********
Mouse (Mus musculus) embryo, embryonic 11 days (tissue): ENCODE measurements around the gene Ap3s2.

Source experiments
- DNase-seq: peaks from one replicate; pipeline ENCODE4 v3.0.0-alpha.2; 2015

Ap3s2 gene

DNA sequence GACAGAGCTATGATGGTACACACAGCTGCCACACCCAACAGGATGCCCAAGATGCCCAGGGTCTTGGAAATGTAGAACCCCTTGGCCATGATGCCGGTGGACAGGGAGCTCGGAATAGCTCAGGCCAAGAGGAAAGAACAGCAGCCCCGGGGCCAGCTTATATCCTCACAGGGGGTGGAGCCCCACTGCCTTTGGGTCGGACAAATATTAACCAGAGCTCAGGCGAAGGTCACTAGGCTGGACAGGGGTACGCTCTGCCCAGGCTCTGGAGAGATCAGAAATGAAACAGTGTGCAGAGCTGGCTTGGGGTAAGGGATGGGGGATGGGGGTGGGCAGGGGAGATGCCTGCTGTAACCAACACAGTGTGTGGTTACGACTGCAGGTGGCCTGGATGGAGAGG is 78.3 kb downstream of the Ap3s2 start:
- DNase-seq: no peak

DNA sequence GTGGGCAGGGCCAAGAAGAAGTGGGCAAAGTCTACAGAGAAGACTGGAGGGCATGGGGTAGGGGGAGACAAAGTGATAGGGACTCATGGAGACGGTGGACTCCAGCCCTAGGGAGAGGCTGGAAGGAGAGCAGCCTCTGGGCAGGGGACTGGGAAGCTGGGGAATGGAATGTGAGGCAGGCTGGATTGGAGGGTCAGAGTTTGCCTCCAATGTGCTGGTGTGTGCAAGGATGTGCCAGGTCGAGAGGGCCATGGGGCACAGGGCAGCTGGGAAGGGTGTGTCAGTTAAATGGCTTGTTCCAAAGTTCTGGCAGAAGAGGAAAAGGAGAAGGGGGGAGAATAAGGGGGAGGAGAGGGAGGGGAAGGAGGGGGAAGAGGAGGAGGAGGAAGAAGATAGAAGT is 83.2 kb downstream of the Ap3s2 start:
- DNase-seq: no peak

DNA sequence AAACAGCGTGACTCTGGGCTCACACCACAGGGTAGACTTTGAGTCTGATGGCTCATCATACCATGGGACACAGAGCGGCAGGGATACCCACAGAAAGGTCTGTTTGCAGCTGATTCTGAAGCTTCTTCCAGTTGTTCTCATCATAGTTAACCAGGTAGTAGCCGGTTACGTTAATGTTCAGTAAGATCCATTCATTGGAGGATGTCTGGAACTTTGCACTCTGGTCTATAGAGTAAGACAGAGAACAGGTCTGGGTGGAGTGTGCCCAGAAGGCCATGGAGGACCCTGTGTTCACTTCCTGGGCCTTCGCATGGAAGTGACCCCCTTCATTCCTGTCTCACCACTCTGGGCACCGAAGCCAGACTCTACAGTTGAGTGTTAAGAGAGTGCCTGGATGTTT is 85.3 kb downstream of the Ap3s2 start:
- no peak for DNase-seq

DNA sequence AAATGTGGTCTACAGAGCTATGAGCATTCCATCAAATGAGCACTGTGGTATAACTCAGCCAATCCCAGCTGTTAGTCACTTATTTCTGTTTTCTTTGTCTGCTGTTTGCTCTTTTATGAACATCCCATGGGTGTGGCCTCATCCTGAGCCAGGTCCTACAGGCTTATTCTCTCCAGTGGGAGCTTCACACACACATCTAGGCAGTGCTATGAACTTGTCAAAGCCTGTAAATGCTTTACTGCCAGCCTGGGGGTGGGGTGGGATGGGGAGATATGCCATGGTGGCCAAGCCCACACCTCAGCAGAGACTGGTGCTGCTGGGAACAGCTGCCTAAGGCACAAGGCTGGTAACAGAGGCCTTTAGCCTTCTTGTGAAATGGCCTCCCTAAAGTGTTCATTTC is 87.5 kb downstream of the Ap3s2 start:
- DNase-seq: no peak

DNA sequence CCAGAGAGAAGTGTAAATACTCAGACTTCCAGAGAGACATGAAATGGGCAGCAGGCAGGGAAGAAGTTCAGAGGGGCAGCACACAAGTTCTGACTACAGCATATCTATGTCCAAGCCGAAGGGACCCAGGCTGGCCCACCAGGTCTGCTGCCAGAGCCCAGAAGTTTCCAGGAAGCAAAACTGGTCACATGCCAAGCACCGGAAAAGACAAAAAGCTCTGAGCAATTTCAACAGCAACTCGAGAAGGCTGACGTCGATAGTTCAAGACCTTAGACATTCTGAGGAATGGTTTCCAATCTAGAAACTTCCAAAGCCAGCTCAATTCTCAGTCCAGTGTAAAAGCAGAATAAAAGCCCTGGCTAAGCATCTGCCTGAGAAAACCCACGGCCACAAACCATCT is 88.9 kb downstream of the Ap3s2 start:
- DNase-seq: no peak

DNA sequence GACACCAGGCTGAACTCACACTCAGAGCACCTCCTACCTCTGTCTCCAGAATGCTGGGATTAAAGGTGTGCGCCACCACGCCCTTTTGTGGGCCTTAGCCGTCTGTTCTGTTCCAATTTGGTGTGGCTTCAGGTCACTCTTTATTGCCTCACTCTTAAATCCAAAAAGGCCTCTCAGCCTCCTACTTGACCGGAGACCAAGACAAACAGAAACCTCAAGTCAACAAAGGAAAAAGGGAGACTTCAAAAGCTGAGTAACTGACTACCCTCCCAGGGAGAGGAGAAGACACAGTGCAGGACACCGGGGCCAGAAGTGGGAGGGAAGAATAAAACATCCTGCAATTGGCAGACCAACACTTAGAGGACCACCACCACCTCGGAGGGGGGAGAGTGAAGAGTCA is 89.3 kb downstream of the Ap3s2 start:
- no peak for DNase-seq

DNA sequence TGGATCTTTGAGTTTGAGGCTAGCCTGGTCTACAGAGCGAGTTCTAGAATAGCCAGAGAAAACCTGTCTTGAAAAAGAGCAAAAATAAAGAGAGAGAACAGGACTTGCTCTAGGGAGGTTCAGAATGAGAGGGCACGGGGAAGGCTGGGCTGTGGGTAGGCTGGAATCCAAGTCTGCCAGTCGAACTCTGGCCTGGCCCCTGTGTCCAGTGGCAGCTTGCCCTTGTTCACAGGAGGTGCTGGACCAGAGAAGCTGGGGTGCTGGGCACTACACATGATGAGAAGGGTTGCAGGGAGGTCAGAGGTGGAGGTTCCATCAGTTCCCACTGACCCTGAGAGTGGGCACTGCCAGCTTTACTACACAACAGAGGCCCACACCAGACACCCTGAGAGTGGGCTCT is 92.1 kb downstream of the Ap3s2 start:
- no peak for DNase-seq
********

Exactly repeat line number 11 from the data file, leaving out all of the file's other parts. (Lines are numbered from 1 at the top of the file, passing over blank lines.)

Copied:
DNA sequence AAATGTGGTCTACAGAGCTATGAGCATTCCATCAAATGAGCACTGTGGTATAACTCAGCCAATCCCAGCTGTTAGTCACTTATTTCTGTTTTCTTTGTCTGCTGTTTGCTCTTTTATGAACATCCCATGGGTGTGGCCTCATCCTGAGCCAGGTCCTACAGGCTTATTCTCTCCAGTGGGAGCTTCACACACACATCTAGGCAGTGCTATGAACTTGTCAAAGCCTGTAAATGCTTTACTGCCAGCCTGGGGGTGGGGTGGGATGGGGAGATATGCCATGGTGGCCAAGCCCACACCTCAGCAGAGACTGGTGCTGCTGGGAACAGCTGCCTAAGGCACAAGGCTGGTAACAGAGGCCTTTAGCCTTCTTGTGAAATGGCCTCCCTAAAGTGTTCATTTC is 87.5 kb downstream of the Ap3s2 start: